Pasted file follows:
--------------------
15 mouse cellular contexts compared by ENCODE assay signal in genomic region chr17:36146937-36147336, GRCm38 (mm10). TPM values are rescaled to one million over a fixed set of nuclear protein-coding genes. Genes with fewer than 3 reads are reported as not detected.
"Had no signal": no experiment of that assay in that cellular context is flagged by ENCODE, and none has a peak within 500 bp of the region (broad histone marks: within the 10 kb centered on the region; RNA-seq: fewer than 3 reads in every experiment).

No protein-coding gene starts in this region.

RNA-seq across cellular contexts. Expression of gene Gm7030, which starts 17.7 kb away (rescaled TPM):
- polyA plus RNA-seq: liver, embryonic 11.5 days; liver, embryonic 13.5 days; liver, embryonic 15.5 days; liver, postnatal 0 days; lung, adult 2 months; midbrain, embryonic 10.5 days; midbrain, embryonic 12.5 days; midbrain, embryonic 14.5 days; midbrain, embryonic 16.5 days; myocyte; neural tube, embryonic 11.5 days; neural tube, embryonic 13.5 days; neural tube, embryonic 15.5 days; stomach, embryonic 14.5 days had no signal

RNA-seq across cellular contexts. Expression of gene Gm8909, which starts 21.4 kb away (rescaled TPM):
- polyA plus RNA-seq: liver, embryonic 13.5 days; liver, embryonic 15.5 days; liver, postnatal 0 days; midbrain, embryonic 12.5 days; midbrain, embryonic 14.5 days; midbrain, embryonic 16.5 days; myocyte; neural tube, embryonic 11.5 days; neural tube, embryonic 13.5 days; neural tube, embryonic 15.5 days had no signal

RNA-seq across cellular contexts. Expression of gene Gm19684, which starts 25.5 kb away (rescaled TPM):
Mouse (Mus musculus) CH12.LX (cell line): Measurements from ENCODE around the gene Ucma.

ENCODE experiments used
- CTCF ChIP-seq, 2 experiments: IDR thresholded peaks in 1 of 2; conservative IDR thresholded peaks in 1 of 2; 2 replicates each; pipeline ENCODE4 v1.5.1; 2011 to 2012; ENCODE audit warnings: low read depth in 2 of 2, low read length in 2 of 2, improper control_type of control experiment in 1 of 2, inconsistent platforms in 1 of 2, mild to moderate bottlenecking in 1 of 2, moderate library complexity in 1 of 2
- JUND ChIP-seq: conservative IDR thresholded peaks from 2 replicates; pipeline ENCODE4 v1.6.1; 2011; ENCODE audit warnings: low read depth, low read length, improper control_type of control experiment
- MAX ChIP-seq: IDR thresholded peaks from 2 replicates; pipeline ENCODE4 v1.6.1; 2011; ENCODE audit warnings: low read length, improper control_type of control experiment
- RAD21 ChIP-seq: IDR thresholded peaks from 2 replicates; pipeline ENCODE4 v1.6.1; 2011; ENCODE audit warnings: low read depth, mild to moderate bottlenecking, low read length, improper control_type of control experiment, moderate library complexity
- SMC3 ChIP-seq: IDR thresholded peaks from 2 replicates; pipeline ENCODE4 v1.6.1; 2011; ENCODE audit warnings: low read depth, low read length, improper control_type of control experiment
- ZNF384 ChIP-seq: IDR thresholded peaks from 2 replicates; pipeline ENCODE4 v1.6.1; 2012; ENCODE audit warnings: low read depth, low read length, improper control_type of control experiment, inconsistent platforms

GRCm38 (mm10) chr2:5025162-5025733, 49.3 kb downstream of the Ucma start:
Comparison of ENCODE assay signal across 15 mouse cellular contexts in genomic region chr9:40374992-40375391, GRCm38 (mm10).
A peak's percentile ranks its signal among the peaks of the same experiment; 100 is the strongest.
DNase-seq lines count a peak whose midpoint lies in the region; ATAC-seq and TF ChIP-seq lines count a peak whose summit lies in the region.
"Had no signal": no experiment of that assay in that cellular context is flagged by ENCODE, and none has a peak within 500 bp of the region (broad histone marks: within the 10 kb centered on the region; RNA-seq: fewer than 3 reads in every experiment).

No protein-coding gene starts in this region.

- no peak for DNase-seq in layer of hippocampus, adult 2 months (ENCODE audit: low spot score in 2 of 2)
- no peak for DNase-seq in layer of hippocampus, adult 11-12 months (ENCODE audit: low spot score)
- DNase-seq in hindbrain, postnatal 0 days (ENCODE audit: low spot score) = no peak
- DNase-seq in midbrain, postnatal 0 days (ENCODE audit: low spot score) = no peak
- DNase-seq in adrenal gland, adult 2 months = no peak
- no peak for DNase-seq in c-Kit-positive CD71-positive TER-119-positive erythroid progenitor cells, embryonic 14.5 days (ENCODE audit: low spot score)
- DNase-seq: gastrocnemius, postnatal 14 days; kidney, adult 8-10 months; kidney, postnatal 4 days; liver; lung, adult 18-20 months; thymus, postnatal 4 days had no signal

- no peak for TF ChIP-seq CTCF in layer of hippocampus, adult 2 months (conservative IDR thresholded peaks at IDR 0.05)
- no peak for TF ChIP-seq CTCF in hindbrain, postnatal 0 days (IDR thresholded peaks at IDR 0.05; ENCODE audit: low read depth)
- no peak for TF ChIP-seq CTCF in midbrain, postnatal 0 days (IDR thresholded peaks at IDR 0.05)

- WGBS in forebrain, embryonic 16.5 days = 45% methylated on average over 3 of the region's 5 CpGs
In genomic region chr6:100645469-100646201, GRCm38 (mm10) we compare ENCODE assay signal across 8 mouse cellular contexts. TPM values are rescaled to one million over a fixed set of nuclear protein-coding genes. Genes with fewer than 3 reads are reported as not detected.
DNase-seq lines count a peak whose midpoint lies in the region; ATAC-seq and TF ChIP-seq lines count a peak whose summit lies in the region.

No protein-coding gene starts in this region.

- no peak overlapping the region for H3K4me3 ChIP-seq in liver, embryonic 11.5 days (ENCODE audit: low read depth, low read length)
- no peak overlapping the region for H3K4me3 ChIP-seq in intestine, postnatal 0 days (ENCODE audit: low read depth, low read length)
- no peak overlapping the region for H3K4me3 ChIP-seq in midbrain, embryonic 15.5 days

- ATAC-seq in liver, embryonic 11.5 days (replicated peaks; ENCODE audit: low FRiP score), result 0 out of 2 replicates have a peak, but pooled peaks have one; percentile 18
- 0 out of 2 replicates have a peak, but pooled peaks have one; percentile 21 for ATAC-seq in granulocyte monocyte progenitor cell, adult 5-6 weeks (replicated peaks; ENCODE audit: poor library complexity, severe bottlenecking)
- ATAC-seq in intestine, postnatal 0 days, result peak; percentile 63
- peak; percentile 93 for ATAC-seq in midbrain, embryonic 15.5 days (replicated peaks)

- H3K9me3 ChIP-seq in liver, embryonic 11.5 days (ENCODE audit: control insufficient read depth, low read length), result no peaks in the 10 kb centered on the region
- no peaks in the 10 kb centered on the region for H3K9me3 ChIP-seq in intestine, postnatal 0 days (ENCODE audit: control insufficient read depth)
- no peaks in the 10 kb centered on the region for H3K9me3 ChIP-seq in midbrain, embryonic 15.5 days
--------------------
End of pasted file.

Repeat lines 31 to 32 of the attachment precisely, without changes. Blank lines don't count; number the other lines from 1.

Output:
- no peak for TF ChIP-seq CTCF in hindbrain, postnatal 0 days (IDR thresholded peaks at IDR 0.05; ENCODE audit: low read depth)
- no peak for TF ChIP-seq CTCF in midbrain, postnatal 0 days (IDR thresholded peaks at IDR 0.05)